8 Misconceptions About Remote Working That Are Holding Back Your Business

For what it is worth, it should be noted that real bonds are formed outside of the office, over that after-work beer, while watching a game on the pub telly. Which is why company outings are considered so important. More than a means to break the monotony, they are an attempt to get employees to forge informal bonds, which can be carried into the workspace, thus enriching the company culture and enlivening the office space. An entrepreneur should have the drive, ambition, planning, and courage to actualize their dreams. For help planning business trip details utilize the help of workforce mobility solutions specailists.

In today’s world, where Facebook friends are just as close as physical friends, concerns over company culture being eroded because of remote workers seem archaic. Smart phones exist, and people are readily reachable. Throw in some alcohol, and employees are more than willing to make a reasonable trek to chill with their office buddies. 

8 Misconceptions About Remote Working That Are Holding Back Your Business

In fact, by taking away the pressure cooker situation created by having a cramped office space, where tempers run high, and people are easily rubbed the wrong way, employees have a better chance of forming strong bonds with each other, and thus enriching company culture.

7. Remote Workers Can’t Brainstorm

Again, the supposition is that the best brainstorming sessions are had while sitting on the office beanbag, in the office conference room, with all your other co-workers also present there. There’s something about the setting which is supposed to fire the neurons into thinking, and come up with some worthy ideas. Surely, replicating such a setting with remote workers would be nigh on impossible, right?

8 Misconceptions About Remote Working That Are Holding Back Your Business

How about, no. With the myriad virtual collaboration tools and apps I already talked about, no brainstorming session is impossible. Just.me enabled Skype session can easily replicate the face-to-face interactions of brainstorming sessions of yore. 

In fact, an argument can be made about employees being more liberated, and thus, more open, while on a virtual brainstorming session. Why? Because sitting in their own private and familiar space gives a sense of comfort no office will be able to replicate. Also, talking from personal experience, I tend to feel more liberated while talking to someone online than face-to-face.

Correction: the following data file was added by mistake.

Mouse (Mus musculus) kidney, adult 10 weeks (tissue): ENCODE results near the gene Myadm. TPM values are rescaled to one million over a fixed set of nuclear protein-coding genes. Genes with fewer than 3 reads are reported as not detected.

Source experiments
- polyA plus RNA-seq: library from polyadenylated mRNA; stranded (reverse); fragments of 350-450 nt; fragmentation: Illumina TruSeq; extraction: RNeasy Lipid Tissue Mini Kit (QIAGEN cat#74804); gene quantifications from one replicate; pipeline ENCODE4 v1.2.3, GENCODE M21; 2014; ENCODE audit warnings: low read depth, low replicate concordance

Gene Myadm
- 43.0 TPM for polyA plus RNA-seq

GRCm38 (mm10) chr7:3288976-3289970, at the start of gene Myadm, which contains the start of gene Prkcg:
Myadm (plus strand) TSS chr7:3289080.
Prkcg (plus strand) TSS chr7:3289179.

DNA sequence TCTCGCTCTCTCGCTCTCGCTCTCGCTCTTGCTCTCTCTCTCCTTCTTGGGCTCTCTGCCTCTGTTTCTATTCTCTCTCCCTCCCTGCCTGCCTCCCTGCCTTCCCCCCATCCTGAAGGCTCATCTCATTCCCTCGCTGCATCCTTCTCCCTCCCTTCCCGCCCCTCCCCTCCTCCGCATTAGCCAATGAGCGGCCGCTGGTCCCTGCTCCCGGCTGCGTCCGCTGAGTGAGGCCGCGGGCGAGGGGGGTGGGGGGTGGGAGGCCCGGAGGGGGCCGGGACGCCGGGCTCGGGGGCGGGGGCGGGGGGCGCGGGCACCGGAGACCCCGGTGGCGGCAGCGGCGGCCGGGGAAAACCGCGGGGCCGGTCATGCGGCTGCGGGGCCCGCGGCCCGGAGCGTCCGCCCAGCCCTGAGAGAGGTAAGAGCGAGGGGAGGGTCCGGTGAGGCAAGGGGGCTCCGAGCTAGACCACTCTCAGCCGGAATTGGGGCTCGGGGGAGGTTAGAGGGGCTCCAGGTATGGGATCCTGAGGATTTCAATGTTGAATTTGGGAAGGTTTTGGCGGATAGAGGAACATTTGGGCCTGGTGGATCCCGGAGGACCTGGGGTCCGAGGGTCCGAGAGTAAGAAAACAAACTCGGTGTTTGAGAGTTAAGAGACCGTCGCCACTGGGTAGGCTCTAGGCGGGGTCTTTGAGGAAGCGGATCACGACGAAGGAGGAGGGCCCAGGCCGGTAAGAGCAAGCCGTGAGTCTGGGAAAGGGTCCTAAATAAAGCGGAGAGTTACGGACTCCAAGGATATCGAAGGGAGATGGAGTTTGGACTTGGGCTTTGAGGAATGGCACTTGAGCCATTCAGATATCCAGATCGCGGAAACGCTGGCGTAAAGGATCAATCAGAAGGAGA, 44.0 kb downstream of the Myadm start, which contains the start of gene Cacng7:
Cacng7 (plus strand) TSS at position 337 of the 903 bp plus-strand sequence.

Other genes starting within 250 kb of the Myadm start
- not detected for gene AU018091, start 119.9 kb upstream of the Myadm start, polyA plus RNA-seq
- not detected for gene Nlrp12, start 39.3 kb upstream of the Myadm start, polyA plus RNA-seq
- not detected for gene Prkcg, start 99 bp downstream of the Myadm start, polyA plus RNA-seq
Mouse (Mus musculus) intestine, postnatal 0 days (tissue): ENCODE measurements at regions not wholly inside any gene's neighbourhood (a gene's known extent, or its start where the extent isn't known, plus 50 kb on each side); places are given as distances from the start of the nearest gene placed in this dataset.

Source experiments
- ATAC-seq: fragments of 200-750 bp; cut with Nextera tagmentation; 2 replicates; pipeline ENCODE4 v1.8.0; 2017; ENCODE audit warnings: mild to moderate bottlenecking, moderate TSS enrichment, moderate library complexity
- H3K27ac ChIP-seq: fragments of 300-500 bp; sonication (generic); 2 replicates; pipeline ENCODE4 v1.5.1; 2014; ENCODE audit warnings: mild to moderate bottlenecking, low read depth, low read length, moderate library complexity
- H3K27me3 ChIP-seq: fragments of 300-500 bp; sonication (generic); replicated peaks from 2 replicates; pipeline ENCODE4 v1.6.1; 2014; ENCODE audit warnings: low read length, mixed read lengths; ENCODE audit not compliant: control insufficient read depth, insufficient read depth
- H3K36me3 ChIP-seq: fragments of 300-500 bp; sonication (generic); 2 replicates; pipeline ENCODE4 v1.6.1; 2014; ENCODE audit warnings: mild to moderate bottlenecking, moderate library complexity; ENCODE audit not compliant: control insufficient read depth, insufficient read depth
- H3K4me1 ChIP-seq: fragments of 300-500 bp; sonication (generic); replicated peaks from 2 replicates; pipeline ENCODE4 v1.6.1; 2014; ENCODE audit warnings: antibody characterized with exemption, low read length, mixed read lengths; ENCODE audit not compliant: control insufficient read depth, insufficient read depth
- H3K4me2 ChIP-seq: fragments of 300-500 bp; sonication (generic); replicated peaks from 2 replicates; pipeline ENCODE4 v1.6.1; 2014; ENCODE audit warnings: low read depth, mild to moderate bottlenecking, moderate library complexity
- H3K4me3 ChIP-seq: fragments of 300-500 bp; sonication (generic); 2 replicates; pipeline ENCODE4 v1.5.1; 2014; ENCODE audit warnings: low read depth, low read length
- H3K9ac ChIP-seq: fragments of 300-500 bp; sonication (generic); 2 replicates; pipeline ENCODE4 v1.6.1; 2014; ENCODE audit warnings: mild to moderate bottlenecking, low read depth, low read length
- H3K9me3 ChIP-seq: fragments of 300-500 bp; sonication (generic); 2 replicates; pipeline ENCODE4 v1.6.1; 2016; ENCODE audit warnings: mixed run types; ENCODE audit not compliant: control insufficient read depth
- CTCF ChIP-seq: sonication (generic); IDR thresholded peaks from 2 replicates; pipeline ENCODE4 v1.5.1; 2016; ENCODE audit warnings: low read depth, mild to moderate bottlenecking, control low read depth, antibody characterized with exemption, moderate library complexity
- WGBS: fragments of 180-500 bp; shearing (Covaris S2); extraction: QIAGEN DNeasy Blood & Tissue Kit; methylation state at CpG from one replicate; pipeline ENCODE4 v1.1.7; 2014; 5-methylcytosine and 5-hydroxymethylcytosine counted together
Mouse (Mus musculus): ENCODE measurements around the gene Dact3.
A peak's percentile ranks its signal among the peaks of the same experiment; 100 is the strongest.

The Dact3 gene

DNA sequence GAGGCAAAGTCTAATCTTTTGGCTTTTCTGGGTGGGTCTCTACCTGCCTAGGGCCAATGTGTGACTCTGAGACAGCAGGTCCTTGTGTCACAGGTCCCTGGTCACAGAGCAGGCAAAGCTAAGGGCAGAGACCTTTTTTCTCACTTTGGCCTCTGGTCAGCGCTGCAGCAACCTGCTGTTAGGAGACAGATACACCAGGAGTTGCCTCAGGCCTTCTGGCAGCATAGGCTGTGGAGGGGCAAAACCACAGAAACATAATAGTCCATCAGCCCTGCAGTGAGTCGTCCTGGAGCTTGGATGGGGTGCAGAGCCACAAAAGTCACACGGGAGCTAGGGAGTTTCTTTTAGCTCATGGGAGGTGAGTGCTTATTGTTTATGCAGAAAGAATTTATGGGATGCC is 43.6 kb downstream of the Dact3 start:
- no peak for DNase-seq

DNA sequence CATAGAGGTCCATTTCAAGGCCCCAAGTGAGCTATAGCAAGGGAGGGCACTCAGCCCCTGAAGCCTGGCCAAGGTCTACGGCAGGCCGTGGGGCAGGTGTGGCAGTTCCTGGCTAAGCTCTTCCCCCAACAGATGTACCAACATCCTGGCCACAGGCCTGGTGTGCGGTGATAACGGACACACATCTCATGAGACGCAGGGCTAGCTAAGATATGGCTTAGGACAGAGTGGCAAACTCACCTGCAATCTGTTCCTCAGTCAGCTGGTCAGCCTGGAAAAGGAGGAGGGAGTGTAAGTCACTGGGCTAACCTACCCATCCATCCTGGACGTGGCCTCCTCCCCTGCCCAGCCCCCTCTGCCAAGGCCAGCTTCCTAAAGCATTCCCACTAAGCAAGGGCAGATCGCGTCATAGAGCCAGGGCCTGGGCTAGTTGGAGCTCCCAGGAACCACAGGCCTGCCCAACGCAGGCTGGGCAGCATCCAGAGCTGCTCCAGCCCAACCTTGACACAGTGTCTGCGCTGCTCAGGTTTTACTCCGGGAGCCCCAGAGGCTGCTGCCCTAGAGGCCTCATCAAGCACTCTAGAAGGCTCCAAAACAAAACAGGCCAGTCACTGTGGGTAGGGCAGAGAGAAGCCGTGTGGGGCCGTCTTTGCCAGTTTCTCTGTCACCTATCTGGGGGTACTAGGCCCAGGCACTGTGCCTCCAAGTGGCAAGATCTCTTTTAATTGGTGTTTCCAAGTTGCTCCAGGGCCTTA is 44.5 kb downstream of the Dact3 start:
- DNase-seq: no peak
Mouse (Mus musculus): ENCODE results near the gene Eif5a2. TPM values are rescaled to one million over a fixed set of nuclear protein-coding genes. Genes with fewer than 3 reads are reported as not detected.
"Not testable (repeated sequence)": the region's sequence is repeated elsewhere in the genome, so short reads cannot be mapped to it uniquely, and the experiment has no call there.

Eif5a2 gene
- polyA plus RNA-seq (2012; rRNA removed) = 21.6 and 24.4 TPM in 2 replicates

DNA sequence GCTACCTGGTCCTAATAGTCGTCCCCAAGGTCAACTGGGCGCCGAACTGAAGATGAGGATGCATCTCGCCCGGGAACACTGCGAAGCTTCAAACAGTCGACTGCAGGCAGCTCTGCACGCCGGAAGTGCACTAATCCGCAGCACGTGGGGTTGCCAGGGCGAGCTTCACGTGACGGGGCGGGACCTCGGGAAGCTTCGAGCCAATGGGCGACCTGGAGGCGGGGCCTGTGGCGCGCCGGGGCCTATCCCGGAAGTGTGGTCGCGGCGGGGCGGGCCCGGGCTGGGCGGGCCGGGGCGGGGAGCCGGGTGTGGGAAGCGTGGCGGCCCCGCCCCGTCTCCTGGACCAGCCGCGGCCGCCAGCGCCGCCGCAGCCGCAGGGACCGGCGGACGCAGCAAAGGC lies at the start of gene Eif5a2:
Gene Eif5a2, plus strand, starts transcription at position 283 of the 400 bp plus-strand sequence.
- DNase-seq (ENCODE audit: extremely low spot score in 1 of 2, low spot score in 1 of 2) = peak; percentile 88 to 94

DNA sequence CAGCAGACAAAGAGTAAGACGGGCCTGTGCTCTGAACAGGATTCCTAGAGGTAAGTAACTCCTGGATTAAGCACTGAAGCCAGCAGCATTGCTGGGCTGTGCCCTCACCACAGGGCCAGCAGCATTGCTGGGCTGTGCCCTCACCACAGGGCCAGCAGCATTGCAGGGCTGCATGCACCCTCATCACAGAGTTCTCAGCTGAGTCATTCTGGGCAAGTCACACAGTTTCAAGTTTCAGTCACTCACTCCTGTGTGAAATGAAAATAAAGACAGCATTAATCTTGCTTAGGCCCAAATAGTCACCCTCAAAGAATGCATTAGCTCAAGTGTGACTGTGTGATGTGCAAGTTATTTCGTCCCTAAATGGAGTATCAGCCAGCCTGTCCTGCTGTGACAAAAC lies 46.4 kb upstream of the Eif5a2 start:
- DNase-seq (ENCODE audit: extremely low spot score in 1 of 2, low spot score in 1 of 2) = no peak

There is something very very liberating about the facelessness of the internet. It is only amplified in my case because of certain behavioral characteristics I have. It is not just me, however, who feels this way. Research conducted into the addictiveness of the internet also concluded that young adults tend to feel more confident online.

8. Remote Working Isn’t Safe

Let’s face it. We live in a post-cyber terrorism world. Hackers and snoopers abound. Data on the cloud isn’t really safe. The likes of Anonymous and the Syrian Electronic Army can bring you down, no matter who you are. Obama, Microsoft and BBC News have all been brought to their knees just by these two big groups. So really, how safe is working on the cloud?

No matter how hyped up these attacks are, their frequency is still pretty low. These big hacking groups only go after targets on ideological grounds. So, really, until you do something really nasty to irritate these groups (like, say, threaten Syria), they really aren’t coming after you.

8 Misconceptions About Remote Working That Are Holding Back Your Business

Also, with a couple of natty and knowing precautionary measures, you can ensure that your data is for your eyes only. Set up proper security protocols. For instance, Google requires all remote workers to go through a series of hoops, including (but not limited to) calling up an automated, centralized number for a one time password, before they are allowed to log in. 

Most likely, your SME would not require such advanced and sophisticated measures to ensure the safety of its data. In all likelihood, and speaking very practically, an in-house server to store data, and the safeguards already built into Google Drive and its ilk should be sufficient for you.

Final Thoughts

While working from home and remote working pose many challenges and risks, the benefits far outweigh the downside. All that is required for a remote working policy to succeed is a well aligned and focused management and staff. Between them, they can define enough protocols, goals and targets to ensure that the company’s two biggest objective—deadlines being honored, and bottom lines growing—are met without much hassle.